The species breeds on beaches and slopes with little or no vegetation, and on short turf. The species feeds mainly on flying fish eggs, squid, fish and crustaceans (Harrison et al. 1983), but also on fish offal and human refuse (Cousins 1998, Conners 2015). During both the incubation and the chick-rearing periods, birds nesting on Tern Island forage widely throughout the North Pacific, including to the distant, productive California Current waters along the west coast of North America (Fernandez et al. 2001, Kappes et al. 2010). In contrast, during the brooding period, birds from Tern Island forage predominantly within 500 to 800 km of the island (Hyrenbach et al. 2002, Conners et al. 2015, Gutowsky et al. 2015, Kappes et al. 2015).
Incidental capture in commercial fisheries represents a threat to the majority of the population. Between 1978 and 1992, the population experienced elevated mortality from interactions with high seas drift-nets in the North Pacific (Johnson et al. 1993). The estimated bycatch rates of Black-footed Albatrosses has fluctuated over the past 50 years, generally ranging between 6,000 and10,000 birds per annum (Naughton et al. 2007); in 2003, mortality was estimated to be at least 2,000 birds per year in the U.S. pelagic longline fleet based in Hawaii, and a further 6,000 in Japanese and Taiwanese fleets (Lewison and Crowder 2003). Recent observer data from the Hawaii longline fisheries, from 2010 to 2015 indicate that deep-set longlines captured an estimated 66 to 535 individuals each year and shallow-set longlines captured an observed 19-49 individuals per year. It has been recently estimated that on average 227 individuals are taken annually in the Alaskan federal groundfish and Pacific Halibut Hippoglossus stenolepis fisheries (in the Bering Sea and Aleutian Islands, and the Gulf of Alaska Fishery Management Plan areas), which also target Pacific Cod Gadus microcephalus and Sablefish Anoplopoma fimbria. Along the west coast of the U.S.A., Black-footed Albatrosses interacting with fleets harvesting Sablefish and Pacific Hake Merluccius productus are exposed to an elevated mortality risk (Guy et al. 2013). In 2012, it was estimated that between 2006 and 2009, from 25 to 128 albatrosses (assumed to all be Black-footed Albatross) were taken annually in Canada’s Pacific demersal longline groundfish fisheries, with a predicted yearly average mortality of 85 birds (DFO 2012). Bycatch rates in the Japanese and Taiwanese longline fleets are largely unknown. However, studies on this species have confirmed the impact of fisheries bycatch on survival (Verán et al. 2007) and the annual population growth rate (Niel and Lebreton 2005). Tracking studies show that post-breeding birds disperse over large distances to the oceanographic 'transition zone' where they are susceptible to bycatch in the various pelagic longline fleets (Hyrenbach and Dotson 2003, BirdLife International 2004, Hyrenbach et al. 2006, Zydelis et al. 2011, Gutowsky et al. 2014, 2015). Within this area, tracking revealed that fishing effort was heavy in the habitats utilised by the species, and that there may be a male bias in the individuals affected by bycatch.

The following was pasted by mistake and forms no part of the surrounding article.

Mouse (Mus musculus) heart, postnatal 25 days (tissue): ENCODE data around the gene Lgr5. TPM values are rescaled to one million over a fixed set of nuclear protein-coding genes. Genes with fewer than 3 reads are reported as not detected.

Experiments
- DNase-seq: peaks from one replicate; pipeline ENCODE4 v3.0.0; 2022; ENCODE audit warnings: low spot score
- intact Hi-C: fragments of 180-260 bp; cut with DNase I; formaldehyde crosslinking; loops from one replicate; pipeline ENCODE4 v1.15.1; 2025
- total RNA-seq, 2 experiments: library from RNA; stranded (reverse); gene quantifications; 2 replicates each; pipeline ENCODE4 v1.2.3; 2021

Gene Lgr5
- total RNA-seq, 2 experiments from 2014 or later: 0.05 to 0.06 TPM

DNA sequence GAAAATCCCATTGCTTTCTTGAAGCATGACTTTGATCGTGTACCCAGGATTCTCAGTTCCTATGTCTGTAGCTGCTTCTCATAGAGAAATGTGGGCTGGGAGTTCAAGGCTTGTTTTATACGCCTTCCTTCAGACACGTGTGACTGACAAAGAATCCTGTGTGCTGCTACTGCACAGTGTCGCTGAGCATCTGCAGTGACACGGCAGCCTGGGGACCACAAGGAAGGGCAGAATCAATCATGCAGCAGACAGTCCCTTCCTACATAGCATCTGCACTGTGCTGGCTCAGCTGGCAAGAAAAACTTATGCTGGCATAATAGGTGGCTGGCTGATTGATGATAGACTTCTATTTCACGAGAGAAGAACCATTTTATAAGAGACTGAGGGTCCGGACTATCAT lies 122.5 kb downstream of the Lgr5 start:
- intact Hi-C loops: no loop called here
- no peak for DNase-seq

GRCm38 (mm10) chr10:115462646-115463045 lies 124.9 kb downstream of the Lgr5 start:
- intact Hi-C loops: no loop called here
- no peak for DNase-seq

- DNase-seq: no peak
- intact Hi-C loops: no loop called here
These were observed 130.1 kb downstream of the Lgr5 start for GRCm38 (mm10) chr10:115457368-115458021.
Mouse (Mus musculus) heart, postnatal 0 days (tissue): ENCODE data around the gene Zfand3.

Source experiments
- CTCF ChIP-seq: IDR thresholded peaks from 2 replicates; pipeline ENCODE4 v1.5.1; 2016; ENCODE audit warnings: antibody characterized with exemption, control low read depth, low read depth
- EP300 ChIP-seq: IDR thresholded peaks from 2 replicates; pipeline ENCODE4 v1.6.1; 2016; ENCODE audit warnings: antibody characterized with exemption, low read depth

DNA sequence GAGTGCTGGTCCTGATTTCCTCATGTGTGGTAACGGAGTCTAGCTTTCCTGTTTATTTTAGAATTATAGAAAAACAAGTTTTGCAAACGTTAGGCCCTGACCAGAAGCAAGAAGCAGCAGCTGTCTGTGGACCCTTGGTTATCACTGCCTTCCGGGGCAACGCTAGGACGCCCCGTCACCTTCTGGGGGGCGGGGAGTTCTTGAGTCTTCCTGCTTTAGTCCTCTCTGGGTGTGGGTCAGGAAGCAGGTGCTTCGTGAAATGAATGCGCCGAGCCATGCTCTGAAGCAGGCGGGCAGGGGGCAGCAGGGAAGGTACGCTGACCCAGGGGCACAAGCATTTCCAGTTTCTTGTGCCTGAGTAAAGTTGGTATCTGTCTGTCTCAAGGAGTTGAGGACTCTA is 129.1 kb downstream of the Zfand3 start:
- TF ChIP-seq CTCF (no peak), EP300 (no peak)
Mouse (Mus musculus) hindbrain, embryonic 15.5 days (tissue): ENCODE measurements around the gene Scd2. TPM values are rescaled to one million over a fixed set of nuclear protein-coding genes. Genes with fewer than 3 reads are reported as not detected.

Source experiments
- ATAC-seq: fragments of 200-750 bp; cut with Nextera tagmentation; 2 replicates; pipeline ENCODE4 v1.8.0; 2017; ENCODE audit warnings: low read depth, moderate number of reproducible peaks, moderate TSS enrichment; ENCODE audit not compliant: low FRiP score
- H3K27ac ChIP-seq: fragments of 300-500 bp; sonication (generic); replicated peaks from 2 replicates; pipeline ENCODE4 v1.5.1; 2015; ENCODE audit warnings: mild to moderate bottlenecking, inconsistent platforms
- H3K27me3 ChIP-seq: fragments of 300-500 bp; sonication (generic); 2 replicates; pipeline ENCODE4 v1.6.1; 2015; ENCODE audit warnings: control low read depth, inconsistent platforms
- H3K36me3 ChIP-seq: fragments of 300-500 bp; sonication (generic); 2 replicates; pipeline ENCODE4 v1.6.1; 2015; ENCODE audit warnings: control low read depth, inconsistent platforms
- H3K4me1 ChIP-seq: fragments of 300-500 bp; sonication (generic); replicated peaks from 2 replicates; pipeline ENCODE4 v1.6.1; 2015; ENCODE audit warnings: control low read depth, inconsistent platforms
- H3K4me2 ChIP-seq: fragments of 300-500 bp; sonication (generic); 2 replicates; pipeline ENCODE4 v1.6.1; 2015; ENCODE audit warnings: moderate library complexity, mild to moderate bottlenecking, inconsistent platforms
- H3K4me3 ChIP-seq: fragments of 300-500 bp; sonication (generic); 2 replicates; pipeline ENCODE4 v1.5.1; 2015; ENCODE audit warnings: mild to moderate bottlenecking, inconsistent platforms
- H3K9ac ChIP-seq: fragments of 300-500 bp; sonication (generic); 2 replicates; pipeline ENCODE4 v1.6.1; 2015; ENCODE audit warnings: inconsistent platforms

Around the turn of the 20th century, the species suffered sharp declines due to feather hunting (Spennemann 1998). Protective measures and the cessation of feather hunting allowed the population to recover (ACAP 2010).
Climate change poses an ongoing threat in terms of storms and flooding, and a future threat in terms of habitat alteration. The vast majority of the world population nests on islands below 10 m, above sea-level and it is predicted that with climate change and the resulting rise in sea-level, there will be significant inundation and loss of low-lying atolls/islands that are currently used for nesting (Storlazzi et al. 2013, Reynolds et al. 2015).Other potential threats include volcanic eruptions (Harrison 1990), pollution from agricultural effluents and solid waste including organochlorine (Jones et al. 1996, Auman et al. 1997, Guruge et al. 2001), mercury, PCB and DDE (Ludwig et al. 1998, Guruge et al. 2001, Finkelstein et al. 2006, 2007) and oil spills (Fefer et al. 1984, NOAA 1992).
Conservation Actions Underway